Membership of such associations was for a short term so their nature was changing. Registration and incorporation of companies, without specific legislation, was introduced by the Joint Stock Companies Act 1844. Companies incorporated under this Act did not have limited liability, but it became common for companies to include a limited liability clause in their internal rules. In the case of Hallett v Dowdall, the English Court of the Exchequer held that such clauses bound people who have notice of them. Four years the Joint Stock Companies Act 1856 provided for limited liability for all joint-stock companies provided, among other things, that they included the word "limited" in their company name; the landmark case of Salomon v A Salomon & Co Ltd established that a company with legal liability, not being a partnership, had a distinct legal personality, separate from that of its individual shareholders. The existence of a corporation requires a special legal framework and body of law that grants the corporation legal personality, it ty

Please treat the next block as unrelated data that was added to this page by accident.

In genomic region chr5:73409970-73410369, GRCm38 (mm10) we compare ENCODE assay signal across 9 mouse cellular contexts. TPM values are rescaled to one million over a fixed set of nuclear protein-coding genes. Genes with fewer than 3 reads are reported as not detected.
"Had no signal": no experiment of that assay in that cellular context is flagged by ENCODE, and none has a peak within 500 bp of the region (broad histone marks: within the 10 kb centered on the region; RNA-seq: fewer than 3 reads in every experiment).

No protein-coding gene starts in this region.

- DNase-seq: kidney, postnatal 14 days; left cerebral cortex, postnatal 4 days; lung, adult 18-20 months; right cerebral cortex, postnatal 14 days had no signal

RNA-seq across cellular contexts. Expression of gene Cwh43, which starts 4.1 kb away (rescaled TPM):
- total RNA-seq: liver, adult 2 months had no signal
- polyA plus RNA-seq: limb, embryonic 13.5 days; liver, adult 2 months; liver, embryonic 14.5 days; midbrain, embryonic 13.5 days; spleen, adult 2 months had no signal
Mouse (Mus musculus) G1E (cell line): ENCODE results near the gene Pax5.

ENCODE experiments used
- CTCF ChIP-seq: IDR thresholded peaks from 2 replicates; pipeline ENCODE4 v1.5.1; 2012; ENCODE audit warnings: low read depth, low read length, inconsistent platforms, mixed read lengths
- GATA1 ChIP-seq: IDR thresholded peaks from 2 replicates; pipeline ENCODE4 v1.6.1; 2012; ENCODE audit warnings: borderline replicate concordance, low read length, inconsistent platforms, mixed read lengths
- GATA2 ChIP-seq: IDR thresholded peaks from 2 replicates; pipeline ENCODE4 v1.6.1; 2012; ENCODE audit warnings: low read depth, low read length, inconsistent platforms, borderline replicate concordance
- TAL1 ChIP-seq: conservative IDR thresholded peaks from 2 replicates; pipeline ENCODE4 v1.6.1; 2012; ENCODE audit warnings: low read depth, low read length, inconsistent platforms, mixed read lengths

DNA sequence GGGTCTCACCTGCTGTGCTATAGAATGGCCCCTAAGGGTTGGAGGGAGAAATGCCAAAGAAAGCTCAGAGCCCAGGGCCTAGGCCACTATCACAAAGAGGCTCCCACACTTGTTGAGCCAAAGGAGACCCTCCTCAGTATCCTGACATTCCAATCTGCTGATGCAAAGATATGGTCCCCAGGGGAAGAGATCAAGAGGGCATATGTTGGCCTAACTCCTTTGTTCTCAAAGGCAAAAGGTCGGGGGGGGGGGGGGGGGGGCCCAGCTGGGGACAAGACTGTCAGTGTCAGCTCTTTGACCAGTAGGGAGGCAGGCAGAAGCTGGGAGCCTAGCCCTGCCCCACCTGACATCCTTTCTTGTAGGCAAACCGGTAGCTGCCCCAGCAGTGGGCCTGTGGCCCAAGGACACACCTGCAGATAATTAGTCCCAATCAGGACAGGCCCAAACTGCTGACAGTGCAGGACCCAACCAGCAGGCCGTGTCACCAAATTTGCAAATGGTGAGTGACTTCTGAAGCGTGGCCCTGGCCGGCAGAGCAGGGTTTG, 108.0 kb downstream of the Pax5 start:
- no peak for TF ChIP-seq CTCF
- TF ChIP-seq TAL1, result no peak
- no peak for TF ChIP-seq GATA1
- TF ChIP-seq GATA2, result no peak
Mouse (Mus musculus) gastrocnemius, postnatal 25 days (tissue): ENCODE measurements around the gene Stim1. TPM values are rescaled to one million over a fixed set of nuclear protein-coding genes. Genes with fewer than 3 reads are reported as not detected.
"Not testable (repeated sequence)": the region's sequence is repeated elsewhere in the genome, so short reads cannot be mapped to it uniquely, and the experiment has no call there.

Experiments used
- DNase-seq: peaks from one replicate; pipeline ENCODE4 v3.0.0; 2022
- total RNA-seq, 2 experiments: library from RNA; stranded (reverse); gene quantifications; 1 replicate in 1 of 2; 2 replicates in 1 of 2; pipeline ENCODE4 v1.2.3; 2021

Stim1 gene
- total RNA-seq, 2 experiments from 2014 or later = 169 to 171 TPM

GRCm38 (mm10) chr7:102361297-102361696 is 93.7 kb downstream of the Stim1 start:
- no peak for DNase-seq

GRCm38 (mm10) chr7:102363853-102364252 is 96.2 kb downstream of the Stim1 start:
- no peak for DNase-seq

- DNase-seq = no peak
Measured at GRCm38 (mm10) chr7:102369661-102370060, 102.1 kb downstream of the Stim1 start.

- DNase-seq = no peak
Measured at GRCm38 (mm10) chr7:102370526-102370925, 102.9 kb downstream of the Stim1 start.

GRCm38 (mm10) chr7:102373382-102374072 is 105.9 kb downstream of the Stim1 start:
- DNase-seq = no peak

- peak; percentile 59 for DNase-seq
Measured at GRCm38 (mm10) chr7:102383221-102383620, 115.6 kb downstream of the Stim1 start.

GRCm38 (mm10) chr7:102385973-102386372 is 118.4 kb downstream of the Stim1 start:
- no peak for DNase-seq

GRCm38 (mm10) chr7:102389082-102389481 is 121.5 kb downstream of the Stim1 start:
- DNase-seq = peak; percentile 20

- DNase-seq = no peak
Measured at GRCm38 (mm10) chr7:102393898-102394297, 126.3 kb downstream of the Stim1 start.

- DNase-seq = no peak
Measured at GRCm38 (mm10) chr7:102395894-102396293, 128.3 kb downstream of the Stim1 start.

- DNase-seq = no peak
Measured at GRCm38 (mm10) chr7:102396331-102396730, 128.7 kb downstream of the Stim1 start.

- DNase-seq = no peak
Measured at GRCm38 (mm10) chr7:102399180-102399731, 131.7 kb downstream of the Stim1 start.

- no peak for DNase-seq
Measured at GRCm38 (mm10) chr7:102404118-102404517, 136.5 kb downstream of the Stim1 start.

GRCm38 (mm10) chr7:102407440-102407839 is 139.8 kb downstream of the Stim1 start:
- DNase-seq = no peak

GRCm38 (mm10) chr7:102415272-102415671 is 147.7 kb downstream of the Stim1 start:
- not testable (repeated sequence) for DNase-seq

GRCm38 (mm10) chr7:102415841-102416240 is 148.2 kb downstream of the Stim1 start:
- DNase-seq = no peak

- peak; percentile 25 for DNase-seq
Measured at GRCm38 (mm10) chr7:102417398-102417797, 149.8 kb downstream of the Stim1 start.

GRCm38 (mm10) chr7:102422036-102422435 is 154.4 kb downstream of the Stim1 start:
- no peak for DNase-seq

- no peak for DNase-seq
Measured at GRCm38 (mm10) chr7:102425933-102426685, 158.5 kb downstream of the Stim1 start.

James VI and I